Saturday, December 22, 2007

Hoar frost in Horomerice...

The last few days have been very pretty around our little hovel in Horomerice. The atmospheric conditions have been ideal for the formation of hoar frost, coating the tree branches in white and giving the town a definite winter and Chritmasy look and feel. Hoar frost occurs in Minnesota, but I wouldn't call it common, I suppose because it requires cold temps and high humidity to form. It's usually too dry in Minnesota.

From Wikipedia:Radiation frost (also called hoar frost or, sometimes, hoarfrost) refers to the white ice crystals, loosely deposited on the ground or exposed objects, that form when the air is moist, the wind is weak or absent and surfaces are cold. It is often seen on clear winter nights, especially in valleys and hollows. Hoar frost can form in these areas even when the reported temperature is above the freezing point of water.
One can distinguish between some types of hoar frost, depending on where it forms. For example, air hoar is a deposit of hoar frost on objects above the surface, such as tree branches, plant stems, wires; surface hoar is formed by fernlike ice crystals directly deposited on snow, ice or already frozen surfaces; crevasse hoar consists in crystals that form in glacial crevasses where water vapour can accumulate under calm weather conditions; depth hoar refers to cup shaped, faceted crystals formed within dry snow, beneath the surface.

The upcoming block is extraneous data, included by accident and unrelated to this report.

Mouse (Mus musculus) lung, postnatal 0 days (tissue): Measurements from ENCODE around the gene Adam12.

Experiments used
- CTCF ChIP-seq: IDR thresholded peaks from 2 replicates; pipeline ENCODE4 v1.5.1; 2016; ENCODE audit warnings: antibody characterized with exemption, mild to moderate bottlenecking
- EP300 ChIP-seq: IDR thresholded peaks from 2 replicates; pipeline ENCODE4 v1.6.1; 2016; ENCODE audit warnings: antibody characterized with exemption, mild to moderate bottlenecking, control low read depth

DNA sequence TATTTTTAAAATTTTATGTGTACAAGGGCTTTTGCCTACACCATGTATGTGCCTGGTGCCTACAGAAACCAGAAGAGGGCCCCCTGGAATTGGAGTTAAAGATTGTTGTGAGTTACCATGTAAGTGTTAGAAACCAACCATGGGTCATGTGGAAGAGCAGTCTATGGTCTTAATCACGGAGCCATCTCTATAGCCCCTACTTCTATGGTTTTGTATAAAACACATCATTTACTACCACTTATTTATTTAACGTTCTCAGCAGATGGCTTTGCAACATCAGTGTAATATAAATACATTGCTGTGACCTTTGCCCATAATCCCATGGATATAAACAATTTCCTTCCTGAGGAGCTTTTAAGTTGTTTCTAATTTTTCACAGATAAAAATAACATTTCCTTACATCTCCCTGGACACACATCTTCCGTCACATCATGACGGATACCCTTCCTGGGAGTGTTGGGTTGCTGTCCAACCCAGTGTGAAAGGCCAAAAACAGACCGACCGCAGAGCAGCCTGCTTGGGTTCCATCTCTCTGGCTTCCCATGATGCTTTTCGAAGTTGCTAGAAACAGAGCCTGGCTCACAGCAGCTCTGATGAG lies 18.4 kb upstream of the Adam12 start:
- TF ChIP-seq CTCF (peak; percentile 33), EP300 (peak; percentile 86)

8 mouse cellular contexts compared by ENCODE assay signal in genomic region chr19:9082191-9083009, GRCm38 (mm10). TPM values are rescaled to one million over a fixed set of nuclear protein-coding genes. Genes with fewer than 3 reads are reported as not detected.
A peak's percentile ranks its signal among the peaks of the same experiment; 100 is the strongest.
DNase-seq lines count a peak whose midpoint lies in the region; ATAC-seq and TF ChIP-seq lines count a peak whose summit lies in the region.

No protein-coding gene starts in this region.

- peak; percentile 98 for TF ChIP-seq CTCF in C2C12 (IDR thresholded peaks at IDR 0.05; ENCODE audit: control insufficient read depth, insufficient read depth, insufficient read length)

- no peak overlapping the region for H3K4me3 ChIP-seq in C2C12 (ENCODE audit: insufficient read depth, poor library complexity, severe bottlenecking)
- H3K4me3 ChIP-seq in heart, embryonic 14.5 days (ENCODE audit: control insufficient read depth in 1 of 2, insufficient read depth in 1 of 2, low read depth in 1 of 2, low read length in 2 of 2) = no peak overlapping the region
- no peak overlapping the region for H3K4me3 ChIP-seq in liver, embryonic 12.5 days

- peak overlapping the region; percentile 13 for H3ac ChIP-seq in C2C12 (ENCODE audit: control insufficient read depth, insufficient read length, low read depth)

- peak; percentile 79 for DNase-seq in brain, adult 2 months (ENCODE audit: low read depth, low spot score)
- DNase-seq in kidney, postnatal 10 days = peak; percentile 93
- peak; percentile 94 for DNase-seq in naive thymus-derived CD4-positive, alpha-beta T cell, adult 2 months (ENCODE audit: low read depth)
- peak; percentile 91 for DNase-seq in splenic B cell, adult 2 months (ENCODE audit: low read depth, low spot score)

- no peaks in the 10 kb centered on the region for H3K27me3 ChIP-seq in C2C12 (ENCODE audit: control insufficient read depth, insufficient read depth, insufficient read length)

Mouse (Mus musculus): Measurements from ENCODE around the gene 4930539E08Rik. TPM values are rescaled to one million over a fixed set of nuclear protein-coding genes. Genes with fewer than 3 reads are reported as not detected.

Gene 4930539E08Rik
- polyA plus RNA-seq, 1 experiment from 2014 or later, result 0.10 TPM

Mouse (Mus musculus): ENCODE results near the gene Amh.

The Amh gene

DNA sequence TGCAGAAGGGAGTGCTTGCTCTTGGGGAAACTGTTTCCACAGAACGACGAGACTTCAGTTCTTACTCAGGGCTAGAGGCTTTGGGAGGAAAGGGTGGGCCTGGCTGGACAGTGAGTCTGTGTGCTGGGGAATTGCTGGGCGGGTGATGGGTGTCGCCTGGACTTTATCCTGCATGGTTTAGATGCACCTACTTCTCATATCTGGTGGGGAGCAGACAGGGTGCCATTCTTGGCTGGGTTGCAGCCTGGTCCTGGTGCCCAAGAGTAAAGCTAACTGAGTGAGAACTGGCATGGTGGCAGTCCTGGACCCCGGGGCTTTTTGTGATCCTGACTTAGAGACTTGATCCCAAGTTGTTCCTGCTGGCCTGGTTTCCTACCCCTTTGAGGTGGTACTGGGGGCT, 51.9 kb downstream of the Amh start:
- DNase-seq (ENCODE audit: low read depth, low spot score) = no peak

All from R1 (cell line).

I took this while driving Noah to the Inrtnational School on Friday morning. I know I probably shouldn't take pictures while driving.














I took this on the walk home from the bus stop in Horomerice.















This tree is the neighbor's yard across the street. I took this as we were getting in the car to pick up Danny at the airport on Friday evening.

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